Foreign Born Owners A Key To Real Estate Strength In Toronto

Gateway to the World: Diversity of housing reflects diversity of Toronto’s population August 28, 2009 —

It’s easy to see why the Greater Toronto Area resale housing market has returned to its robust state so quickly by taking a look at Canada’s 2006 Census; a detailed statistical report issued every five years.

Certainly low mortgage rates have helped carrying costs remain manageable, but affordability is irrelevant without demand. That’s where the census information comes in. Canada’s immigration statistics are staggering and of course, newcomers to our country need a place to live. As the report explains, nearly one in five people in Canada are now foreign-born. Canada ranks second only to Australia, where 22 per cent of the population is foreign-born. Canada’s proportion of foreign-born citizens has been growing since 1951 and according to the most recent census it has reached its highest level in 75 years.

The GTA statistics are even more compelling. In Toronto, nearly 46 per cent of the population is foreign-born. That’s the highest percentage in North America and even higher than any of Australia’s major cities.

Toronto draws immigrants from all parts of the world but the majority of newcomers currently hail from India, China, Pakistan, the Philippines and Sri Lanka. Our city serves as Canada’s gateway to the world. Newcomers are attracted to Toronto because it caters to so many different walks of life. The diversity of housing we have in the GTA works well with diversity of people we see from different countries. Statistics Canada’s Longitudinal Survey of Immigrants to Canada notes a third reason newcomers are drawn to our country: they come to join family and friends. With a strong support system in place, many immigrants are buying homes more quickly than before.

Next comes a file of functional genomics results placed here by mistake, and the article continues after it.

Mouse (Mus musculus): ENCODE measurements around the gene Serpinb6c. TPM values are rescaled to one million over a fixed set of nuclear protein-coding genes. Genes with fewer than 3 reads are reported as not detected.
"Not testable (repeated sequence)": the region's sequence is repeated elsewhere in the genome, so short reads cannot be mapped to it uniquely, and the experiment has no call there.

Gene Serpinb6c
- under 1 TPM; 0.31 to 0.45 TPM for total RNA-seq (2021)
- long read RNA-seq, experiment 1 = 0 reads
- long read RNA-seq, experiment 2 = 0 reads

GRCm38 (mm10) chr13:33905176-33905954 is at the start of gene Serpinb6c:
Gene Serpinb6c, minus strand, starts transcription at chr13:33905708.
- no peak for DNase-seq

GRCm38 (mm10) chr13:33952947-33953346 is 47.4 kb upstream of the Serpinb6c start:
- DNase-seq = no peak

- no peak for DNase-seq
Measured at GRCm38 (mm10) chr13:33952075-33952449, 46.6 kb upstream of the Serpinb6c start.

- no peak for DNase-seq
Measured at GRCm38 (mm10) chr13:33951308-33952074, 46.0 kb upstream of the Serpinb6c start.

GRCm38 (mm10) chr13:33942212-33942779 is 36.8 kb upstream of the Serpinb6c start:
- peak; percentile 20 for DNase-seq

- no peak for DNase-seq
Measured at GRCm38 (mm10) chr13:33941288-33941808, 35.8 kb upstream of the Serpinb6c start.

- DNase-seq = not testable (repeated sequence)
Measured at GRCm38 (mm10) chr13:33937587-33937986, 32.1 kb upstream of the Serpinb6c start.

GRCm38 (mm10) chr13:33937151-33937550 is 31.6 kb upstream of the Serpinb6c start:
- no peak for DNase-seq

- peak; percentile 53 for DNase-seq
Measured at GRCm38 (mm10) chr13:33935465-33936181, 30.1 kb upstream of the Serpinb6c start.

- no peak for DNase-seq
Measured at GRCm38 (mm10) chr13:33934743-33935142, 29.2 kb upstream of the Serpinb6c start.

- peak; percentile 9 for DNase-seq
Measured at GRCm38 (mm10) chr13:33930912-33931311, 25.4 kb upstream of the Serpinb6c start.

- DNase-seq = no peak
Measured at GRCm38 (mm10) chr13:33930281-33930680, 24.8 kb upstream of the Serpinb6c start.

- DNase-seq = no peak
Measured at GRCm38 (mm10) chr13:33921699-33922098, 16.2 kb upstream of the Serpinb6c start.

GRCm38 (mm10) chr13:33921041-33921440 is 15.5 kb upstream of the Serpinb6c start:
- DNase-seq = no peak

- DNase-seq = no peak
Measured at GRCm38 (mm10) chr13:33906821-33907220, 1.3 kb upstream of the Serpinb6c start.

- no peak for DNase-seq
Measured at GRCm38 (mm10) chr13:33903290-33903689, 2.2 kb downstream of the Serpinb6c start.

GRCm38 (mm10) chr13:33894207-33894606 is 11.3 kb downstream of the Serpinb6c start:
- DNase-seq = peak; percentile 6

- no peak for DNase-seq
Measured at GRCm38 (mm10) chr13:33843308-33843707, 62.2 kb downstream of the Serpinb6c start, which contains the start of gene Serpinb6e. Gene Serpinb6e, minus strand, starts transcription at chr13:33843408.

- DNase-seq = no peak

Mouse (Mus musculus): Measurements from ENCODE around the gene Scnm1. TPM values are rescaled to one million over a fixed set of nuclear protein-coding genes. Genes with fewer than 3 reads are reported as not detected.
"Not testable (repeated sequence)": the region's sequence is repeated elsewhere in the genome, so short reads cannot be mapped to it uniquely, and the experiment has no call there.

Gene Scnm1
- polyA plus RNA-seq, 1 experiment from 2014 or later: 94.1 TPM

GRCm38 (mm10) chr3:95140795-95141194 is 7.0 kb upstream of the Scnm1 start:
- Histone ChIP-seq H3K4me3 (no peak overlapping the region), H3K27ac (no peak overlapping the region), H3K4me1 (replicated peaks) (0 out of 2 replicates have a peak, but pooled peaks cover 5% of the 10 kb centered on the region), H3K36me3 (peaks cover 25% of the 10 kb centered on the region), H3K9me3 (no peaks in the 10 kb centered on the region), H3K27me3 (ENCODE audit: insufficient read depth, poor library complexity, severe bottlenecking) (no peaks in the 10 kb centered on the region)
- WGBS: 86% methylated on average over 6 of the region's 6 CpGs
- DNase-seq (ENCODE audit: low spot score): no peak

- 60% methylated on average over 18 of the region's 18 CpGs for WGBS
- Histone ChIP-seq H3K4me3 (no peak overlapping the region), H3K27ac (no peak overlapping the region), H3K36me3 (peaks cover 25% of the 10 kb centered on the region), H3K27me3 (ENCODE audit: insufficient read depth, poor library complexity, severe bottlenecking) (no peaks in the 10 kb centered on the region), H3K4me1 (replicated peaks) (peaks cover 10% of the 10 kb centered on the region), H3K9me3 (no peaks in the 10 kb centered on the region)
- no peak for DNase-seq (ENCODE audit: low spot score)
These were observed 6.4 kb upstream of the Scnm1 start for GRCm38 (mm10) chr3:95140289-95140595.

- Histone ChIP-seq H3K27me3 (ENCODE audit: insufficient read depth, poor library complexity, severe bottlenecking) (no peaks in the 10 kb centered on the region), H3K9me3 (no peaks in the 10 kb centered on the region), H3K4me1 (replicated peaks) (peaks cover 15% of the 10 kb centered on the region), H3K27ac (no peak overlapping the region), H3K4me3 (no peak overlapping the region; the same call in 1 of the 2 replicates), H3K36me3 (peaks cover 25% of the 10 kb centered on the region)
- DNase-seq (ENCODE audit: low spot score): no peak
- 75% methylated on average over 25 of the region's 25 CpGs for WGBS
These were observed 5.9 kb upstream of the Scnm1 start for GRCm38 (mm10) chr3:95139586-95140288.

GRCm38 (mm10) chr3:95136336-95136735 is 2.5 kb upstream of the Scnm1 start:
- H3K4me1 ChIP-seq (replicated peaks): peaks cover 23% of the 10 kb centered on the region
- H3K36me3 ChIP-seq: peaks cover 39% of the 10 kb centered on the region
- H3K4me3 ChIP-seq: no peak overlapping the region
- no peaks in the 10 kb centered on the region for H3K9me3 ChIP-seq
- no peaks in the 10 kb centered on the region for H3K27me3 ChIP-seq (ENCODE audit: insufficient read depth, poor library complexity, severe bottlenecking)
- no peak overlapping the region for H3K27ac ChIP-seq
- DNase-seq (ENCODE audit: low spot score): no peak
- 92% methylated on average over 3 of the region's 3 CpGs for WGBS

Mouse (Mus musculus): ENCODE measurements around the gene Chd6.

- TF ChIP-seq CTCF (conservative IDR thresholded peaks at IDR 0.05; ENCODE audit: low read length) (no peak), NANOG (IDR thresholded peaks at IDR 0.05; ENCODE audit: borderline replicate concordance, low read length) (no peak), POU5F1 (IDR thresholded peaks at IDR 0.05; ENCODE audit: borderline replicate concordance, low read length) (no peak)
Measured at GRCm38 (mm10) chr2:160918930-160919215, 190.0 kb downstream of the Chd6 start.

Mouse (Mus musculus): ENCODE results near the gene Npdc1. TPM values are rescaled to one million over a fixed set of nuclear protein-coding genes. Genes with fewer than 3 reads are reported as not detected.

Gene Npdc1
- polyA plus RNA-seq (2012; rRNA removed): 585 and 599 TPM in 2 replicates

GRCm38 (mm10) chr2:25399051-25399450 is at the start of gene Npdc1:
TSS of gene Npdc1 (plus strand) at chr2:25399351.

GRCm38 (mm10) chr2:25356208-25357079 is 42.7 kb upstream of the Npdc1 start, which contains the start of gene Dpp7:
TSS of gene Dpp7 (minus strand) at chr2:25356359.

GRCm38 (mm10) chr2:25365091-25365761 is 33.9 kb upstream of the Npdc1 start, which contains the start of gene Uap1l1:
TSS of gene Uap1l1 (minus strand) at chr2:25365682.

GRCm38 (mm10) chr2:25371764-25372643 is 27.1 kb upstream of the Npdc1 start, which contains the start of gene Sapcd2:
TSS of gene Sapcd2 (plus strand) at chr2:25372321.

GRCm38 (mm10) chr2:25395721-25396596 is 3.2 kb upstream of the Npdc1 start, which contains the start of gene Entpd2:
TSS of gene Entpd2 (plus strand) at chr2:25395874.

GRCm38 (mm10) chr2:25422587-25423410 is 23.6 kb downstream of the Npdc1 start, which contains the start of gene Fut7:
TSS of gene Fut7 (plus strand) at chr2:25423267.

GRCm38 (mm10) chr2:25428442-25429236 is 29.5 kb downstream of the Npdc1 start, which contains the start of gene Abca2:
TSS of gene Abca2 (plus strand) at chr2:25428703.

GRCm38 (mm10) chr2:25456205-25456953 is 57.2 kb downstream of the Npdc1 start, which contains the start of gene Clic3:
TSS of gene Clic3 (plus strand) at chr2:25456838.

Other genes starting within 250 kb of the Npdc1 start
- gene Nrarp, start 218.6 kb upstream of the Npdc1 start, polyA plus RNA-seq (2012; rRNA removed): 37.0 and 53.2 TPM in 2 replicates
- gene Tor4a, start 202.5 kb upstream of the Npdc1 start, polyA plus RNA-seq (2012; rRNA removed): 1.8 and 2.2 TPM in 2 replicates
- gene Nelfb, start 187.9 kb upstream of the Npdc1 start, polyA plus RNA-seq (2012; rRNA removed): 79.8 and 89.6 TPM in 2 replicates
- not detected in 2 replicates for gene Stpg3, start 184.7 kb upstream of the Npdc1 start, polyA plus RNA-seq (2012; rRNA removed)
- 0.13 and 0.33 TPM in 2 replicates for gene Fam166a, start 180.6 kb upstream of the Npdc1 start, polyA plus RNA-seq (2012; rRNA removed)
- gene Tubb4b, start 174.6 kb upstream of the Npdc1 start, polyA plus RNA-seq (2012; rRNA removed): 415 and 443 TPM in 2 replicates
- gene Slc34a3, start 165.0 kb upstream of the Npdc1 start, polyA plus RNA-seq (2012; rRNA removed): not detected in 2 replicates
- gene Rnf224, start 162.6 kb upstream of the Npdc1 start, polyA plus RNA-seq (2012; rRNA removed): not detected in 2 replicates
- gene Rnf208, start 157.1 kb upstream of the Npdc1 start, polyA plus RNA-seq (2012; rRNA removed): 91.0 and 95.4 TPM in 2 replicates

The 2006 census indicates that 72 per cent of immigrants live in dwellings owned by household members, up from 68 per cent in 2001, with the biggest increase being among those living in Canada for less than 10 years. That’s good news not only for Toronto homeowners, but those in outlying areas too. Although the City of Toronto still attracts the majority of newcomers at nearly 60 per cent, the number of immigrants in the 905 Region is on the rise.

In Markham nearly 57 per cent of the population is foreign-born, in Mississauga nearly 52 per cent of residents were born outside of Canada and in Brampton that figure is 48 per cent. In Vaughan the number of foreign-born residents is comparable, at nearly 45 per cent, with Ajax and Aurora not far behind at 30 and 22 per cent respectively. This means that if you’re a homeowner virtually anywhere in the GTA, you can thank immigration for bringing thousands of new potential buyers to you each year. Though the figure has fluctuated between 70,000 and 100,000 throughout the past decade, in 2007, the year for which most recent data is available, we welcomed 93,000 newcomers to our city.

A recent Scotiabank report notes that due to Canada’s aging population and low fertility rates, a decade from now, 75 per cent of the country’s population growth could come from immigration as compared to the current rate of approximately 60 per cent. This equates to a steady demand for housing in our city as newcomers are drawn to Toronto’s exceptional mix of cultural, employment and housing diversity.

– Tom Lebour is President of the Toronto Real Estate Board, a professional association that represents 28,000 REALTORS® in the Greater Toronto Area.

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